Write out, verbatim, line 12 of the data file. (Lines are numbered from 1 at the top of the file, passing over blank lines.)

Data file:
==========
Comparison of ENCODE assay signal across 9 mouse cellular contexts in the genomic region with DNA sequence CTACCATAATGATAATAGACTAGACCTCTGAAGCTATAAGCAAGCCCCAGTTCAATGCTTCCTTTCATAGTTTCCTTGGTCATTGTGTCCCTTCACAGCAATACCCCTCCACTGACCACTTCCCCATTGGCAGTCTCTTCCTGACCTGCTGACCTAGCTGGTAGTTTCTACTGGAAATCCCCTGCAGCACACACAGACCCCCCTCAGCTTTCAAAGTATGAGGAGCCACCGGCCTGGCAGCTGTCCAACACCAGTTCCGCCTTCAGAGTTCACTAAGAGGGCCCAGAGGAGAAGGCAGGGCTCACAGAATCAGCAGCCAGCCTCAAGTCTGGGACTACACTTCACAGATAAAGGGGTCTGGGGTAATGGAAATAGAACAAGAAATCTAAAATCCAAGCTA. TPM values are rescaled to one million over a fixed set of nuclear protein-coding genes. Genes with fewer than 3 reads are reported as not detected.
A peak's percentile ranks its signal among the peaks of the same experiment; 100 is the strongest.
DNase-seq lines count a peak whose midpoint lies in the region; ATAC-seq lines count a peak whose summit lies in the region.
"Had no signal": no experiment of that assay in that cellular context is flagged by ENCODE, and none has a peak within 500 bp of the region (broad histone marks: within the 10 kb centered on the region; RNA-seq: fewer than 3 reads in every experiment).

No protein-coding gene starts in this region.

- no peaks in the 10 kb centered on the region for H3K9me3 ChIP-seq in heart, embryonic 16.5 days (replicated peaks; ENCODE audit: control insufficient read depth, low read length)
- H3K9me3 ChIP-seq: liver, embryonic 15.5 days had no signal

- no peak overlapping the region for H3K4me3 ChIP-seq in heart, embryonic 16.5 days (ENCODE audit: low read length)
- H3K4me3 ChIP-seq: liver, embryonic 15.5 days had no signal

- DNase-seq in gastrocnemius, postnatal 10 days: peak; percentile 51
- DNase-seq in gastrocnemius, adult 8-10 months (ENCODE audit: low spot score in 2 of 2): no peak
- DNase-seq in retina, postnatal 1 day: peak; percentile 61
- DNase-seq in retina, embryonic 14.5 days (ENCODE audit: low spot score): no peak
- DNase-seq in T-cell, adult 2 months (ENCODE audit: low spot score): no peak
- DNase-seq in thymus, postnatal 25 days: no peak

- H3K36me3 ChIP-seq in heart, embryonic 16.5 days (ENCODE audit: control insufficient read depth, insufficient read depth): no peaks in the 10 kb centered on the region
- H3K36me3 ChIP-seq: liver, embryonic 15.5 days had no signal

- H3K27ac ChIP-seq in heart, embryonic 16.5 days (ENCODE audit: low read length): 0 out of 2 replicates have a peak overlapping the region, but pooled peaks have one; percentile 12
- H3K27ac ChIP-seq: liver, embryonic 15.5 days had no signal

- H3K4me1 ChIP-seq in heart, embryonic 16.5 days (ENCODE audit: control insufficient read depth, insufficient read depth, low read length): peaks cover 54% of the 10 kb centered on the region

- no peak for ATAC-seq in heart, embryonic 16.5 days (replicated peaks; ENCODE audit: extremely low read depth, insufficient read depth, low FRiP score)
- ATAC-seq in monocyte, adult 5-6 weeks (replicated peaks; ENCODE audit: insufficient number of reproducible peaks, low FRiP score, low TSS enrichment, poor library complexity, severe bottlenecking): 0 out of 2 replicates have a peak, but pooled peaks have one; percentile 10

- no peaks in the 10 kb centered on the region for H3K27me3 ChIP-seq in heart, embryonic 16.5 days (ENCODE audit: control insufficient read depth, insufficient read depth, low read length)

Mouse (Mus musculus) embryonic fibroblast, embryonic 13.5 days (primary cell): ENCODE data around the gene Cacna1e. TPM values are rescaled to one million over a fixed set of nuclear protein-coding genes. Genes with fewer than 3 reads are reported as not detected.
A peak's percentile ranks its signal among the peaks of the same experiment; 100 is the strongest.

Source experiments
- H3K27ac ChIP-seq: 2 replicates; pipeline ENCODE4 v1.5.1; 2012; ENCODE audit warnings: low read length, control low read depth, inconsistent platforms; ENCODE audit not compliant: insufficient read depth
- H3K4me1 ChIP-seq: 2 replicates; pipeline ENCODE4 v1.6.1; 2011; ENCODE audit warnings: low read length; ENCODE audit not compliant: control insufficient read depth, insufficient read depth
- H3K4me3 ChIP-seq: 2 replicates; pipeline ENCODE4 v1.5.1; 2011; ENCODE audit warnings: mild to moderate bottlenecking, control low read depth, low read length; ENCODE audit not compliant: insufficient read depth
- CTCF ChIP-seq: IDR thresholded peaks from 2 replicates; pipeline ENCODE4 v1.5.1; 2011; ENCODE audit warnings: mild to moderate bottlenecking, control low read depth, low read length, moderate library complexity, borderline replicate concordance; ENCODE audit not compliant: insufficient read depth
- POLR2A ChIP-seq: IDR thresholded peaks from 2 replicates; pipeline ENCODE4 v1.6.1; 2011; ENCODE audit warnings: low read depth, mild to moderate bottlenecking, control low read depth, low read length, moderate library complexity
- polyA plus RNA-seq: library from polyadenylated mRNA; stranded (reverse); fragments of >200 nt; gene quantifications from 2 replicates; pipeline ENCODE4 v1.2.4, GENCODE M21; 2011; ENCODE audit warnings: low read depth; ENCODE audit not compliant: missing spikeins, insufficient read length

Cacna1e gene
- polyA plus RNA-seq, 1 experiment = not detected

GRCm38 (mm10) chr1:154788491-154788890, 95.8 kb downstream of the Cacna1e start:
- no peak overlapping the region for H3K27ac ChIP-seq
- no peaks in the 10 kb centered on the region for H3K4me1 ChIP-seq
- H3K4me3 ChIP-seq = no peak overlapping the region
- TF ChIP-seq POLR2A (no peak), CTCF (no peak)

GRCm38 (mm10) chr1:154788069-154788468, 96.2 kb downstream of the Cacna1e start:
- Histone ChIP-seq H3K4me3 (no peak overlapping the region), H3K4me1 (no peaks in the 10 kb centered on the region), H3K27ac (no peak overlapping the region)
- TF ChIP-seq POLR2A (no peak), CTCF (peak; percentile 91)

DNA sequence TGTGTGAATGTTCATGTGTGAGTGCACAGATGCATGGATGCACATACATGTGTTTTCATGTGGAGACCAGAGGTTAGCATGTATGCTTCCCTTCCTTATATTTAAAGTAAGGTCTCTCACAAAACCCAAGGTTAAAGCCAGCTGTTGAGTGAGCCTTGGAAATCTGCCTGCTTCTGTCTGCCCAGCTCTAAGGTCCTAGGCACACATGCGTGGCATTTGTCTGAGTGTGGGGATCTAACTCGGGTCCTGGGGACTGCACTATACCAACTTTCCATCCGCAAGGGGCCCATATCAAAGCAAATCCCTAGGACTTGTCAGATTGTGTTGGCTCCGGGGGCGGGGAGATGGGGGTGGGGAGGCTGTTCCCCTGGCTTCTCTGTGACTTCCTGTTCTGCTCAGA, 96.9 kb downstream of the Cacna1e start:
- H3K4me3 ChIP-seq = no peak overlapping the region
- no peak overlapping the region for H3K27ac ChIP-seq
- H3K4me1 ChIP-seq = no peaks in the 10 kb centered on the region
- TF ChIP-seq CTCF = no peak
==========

- DNase-seq in retina, postnatal 1 day: peak; percentile 61